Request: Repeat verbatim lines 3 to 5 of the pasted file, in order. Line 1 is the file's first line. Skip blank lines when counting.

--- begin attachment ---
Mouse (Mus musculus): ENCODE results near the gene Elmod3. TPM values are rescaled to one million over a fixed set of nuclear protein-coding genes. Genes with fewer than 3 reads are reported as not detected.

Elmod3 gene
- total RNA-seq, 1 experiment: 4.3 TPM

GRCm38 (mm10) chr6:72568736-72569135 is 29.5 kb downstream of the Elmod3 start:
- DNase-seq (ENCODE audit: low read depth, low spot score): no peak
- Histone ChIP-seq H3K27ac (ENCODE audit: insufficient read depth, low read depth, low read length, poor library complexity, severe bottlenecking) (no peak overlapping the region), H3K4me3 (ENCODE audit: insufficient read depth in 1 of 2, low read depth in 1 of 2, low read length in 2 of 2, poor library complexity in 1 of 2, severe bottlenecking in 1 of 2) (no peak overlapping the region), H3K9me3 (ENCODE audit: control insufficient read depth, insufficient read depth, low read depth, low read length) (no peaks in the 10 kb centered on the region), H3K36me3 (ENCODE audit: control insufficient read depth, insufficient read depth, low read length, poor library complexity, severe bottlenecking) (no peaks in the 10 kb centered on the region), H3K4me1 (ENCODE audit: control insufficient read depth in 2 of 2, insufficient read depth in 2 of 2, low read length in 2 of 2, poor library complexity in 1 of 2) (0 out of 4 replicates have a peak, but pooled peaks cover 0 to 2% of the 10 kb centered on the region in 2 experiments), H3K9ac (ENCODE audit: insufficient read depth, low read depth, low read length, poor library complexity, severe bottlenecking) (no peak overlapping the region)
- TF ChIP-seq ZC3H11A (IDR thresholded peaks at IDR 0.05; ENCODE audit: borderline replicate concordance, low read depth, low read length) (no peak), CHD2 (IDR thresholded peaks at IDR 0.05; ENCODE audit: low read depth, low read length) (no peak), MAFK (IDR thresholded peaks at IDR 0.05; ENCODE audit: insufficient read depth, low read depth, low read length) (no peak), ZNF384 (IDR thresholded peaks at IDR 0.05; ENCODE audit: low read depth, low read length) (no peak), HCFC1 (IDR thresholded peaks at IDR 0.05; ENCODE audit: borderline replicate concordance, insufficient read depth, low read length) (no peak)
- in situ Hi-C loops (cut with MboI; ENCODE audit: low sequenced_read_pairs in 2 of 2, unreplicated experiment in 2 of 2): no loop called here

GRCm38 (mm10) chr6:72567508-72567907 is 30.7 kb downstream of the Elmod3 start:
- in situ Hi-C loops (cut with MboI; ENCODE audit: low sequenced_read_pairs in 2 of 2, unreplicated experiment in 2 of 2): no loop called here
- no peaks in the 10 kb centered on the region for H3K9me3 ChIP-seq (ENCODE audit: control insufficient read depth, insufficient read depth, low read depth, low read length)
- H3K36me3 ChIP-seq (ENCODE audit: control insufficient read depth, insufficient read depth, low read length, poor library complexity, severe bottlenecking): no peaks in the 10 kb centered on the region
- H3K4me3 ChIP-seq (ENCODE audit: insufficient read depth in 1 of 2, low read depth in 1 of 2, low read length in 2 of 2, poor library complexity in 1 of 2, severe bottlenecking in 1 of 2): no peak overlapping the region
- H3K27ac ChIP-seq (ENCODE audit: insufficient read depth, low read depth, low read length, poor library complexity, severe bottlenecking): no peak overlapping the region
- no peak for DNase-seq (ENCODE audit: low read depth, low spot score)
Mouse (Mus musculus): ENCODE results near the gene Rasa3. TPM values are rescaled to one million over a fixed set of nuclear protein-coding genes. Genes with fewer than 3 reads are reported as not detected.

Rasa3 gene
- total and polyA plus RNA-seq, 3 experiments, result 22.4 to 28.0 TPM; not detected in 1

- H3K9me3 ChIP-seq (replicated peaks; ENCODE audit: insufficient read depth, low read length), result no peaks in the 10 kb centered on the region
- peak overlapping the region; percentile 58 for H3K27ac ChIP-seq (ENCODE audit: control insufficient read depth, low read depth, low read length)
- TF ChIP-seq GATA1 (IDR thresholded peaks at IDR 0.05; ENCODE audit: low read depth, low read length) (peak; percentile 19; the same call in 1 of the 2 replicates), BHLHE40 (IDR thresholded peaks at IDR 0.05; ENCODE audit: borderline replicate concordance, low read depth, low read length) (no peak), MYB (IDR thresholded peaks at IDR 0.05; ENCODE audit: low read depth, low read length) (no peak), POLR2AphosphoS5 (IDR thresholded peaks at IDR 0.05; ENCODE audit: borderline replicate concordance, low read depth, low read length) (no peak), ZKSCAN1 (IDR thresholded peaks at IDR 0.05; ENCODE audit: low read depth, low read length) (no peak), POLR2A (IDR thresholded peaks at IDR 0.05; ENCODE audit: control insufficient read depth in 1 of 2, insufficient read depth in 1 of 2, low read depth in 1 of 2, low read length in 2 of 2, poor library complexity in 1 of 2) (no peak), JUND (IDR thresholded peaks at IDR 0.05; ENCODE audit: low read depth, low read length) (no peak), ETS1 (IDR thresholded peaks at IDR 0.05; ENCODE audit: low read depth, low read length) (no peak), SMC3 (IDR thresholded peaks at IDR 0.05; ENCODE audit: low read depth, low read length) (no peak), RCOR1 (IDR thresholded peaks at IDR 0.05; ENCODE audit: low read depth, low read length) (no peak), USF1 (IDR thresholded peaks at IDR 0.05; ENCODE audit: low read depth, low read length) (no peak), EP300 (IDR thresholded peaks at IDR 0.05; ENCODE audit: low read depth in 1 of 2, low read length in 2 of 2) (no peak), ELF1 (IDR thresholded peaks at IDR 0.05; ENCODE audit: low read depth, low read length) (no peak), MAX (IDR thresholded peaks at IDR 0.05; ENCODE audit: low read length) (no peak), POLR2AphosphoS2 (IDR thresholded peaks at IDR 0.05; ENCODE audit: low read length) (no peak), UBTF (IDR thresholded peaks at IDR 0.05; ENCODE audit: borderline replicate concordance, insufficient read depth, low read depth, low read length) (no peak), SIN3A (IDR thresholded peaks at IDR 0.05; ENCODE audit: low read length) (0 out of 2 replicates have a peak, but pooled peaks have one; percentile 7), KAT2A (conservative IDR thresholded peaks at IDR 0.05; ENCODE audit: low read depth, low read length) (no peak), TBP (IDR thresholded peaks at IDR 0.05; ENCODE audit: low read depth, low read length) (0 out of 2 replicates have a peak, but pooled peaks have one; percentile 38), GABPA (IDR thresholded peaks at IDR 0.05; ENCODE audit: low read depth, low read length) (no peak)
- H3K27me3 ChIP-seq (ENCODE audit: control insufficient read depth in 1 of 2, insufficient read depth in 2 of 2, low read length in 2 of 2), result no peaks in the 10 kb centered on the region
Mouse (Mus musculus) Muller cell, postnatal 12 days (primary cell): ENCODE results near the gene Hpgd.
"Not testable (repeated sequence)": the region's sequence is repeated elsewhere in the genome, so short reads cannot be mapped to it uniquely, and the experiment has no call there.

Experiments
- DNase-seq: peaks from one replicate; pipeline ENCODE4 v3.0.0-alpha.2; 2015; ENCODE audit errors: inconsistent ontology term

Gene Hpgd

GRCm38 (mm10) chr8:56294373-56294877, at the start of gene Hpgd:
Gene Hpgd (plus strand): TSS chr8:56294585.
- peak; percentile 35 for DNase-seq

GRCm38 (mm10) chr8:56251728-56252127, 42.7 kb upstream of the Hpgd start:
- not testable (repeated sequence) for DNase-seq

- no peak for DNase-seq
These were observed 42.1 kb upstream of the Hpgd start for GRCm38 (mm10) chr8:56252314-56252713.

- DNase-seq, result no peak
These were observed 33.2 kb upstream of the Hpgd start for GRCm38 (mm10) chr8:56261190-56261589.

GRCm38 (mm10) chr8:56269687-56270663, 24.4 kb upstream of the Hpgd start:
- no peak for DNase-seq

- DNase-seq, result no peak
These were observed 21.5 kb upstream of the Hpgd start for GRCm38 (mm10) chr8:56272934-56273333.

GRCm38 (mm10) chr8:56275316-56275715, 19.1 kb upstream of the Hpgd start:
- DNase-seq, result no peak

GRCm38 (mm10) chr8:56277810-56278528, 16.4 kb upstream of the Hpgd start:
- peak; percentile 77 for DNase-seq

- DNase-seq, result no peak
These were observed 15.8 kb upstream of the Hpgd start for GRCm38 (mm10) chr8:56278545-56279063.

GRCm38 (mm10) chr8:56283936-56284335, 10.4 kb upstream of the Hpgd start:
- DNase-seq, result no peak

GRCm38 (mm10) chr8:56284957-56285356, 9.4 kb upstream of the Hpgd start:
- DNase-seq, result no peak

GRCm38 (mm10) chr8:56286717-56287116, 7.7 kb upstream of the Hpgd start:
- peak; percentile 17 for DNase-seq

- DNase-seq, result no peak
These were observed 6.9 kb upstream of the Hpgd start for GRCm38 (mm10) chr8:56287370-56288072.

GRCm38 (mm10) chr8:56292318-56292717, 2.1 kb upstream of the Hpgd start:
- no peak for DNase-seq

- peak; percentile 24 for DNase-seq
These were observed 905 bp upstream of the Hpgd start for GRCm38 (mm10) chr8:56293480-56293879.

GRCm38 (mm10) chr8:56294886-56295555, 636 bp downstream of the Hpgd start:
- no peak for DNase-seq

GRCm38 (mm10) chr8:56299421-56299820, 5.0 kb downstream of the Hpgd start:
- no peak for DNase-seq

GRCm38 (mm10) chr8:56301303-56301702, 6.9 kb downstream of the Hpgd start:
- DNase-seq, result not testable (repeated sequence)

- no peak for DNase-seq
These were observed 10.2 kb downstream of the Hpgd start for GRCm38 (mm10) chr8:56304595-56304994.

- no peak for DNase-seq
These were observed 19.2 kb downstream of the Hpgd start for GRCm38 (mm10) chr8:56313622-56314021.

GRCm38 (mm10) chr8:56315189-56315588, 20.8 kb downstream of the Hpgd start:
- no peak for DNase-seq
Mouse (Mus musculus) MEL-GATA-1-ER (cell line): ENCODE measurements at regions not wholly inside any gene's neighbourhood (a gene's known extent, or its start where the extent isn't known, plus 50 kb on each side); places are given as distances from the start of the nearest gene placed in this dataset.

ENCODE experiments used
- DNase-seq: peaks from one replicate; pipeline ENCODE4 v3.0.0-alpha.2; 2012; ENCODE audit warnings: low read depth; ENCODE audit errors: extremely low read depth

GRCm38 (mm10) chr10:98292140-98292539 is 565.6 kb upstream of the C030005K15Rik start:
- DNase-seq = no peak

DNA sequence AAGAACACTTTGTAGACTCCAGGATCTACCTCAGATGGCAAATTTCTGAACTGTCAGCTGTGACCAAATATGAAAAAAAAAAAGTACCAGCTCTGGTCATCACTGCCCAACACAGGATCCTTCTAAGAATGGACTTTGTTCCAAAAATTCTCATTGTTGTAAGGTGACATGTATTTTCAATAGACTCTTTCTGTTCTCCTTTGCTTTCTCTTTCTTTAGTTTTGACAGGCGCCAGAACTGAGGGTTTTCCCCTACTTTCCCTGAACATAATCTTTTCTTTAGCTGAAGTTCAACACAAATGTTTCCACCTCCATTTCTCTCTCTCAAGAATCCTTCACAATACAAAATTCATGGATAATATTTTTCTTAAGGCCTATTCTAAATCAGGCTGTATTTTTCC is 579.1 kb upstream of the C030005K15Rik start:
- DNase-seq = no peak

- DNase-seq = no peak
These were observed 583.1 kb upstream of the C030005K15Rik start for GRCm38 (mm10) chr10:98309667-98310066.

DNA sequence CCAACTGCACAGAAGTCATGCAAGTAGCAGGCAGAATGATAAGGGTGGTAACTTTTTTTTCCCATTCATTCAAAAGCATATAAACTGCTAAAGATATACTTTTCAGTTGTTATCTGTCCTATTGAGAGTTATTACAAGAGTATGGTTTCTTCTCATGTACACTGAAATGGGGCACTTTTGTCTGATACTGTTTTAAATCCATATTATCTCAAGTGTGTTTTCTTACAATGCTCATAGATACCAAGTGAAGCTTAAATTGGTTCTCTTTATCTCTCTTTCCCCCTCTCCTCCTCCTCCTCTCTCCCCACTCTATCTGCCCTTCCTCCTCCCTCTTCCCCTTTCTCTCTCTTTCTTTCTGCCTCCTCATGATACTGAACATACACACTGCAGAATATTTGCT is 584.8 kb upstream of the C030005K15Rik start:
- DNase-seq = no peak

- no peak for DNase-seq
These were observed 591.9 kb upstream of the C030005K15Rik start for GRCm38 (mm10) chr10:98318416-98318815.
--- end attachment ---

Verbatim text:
- total RNA-seq, 1 experiment: 4.3 TPM

GRCm38 (mm10) chr6:72568736-72569135 is 29.5 kb downstream of the Elmod3 start:
- DNase-seq (ENCODE audit: low read depth, low spot score): no peak